Unlike medical men, God makes repairs without knocking the his children out. If we are willing and obedient to follow directions, He brings us into situations that strengthen our weak areas and gives us courage in spite of our shortcomings. We can be serving Him to the best of our ability, still He constantly performs those small surgeries necessary to cure our hurts, fears, frustrations. Over time He skillfully removes our “baggage” without crippling after-effects.

This healing, straightening process is called sanctification. Like “Be patient; God isn’t finished with me yet.”

I’m glad the doctor is finished with my ears. I’d be absolutely delighted to never need any more repairs, big or small. But I trust the Lord will keep on operating on me, so I can be an effective member of His Church.

“So we, being many, are one body in Christ, and every one members one of another.” Romans 12:5

A Willing Heart

The six-year-old girl eyed the young man sitting next to her in the church pew; she’d never seen him in their church before. In fact, his few words of greeting to her father before the service started revealed a different accent than the little Scottish girl was used to hearing in their town.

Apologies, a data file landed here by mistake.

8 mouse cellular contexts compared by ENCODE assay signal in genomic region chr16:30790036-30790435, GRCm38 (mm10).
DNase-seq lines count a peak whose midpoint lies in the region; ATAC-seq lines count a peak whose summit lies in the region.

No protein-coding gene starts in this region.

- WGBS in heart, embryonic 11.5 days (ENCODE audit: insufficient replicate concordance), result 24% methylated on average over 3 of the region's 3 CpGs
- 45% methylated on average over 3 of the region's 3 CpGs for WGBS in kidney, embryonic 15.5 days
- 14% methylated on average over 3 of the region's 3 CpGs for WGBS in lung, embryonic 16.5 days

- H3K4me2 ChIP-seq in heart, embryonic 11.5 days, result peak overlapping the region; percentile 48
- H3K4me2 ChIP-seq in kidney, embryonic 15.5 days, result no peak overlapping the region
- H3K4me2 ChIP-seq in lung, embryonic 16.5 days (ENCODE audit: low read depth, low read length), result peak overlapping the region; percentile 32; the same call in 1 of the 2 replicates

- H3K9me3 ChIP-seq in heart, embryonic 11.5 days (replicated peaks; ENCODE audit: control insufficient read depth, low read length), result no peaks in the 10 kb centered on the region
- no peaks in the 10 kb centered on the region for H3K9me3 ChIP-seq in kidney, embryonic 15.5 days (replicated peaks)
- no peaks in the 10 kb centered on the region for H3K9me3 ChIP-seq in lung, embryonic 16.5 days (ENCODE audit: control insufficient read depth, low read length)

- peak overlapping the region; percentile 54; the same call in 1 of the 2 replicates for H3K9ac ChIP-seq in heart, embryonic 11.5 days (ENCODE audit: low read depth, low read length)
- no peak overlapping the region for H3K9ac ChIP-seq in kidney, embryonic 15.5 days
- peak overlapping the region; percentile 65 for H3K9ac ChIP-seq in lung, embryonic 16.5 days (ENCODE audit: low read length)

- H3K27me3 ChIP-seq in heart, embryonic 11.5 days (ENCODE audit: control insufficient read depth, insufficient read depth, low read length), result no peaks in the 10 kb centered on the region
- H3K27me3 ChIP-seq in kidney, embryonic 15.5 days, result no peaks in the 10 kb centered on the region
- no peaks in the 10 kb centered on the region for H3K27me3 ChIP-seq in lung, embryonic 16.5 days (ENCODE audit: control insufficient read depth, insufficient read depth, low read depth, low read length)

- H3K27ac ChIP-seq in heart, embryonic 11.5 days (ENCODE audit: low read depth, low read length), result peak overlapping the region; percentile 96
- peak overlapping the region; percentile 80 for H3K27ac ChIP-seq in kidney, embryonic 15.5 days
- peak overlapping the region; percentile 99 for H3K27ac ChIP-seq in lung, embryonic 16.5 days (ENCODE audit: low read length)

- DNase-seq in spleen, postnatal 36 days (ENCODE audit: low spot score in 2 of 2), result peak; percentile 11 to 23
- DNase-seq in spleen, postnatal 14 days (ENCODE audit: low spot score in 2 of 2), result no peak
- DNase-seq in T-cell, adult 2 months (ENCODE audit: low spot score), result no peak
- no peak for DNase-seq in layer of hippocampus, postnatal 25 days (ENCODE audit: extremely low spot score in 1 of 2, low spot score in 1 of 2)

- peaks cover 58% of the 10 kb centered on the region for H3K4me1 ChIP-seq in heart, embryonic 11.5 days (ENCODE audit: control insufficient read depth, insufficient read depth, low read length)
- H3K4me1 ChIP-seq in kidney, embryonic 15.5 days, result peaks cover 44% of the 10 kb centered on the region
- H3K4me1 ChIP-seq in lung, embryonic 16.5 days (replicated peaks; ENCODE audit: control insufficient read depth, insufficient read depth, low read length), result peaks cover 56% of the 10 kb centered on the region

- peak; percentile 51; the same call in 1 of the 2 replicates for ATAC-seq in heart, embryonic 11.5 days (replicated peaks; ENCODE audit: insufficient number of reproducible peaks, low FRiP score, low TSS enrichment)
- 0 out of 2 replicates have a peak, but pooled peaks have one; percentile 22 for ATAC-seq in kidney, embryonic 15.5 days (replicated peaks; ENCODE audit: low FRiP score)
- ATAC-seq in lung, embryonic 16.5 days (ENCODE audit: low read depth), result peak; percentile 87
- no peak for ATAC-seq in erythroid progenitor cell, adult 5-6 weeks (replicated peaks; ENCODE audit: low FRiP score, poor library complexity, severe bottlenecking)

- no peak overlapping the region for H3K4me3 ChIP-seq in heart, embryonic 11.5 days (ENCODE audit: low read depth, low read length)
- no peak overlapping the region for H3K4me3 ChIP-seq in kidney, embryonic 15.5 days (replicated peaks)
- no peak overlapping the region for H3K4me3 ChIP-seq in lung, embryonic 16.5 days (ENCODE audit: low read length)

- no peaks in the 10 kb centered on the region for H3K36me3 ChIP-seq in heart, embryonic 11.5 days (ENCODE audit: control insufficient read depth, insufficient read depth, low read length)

She was eager to “show herself friendly” as the Good Book said, and make him feel at home. But how? In her mind she rehearsed the words “Welcome here. I’m glad you’ve come,” but she was too shy to actually say it. Still, might there would be some way?

Right then a hymn was announced, number 489. She saw the stranger pick up a hymn book. On impulse she slid over toward him and whispered, “I’ll help you find it. I know those big numbers can be hard to sort out.”

“Thank you so much,” he whispered back. “I can manage alright until 100, after that it gets tough.”

So she helped him locate hymn #489 and he offered to share the book with her. She smiled up at him and they sang the verses together, the Scottish lass in first grade and the Englishman with a Degree in engineering.

Quote of the Day:

If nobody ever said anything unless he knew what he was talking about, a ghastly hush would descend upon the earth.

– Sir Allen Herbert

(Anecdote retold from an account in and old Friendship Book of Francis Gay.)

“Can You Trust Me?”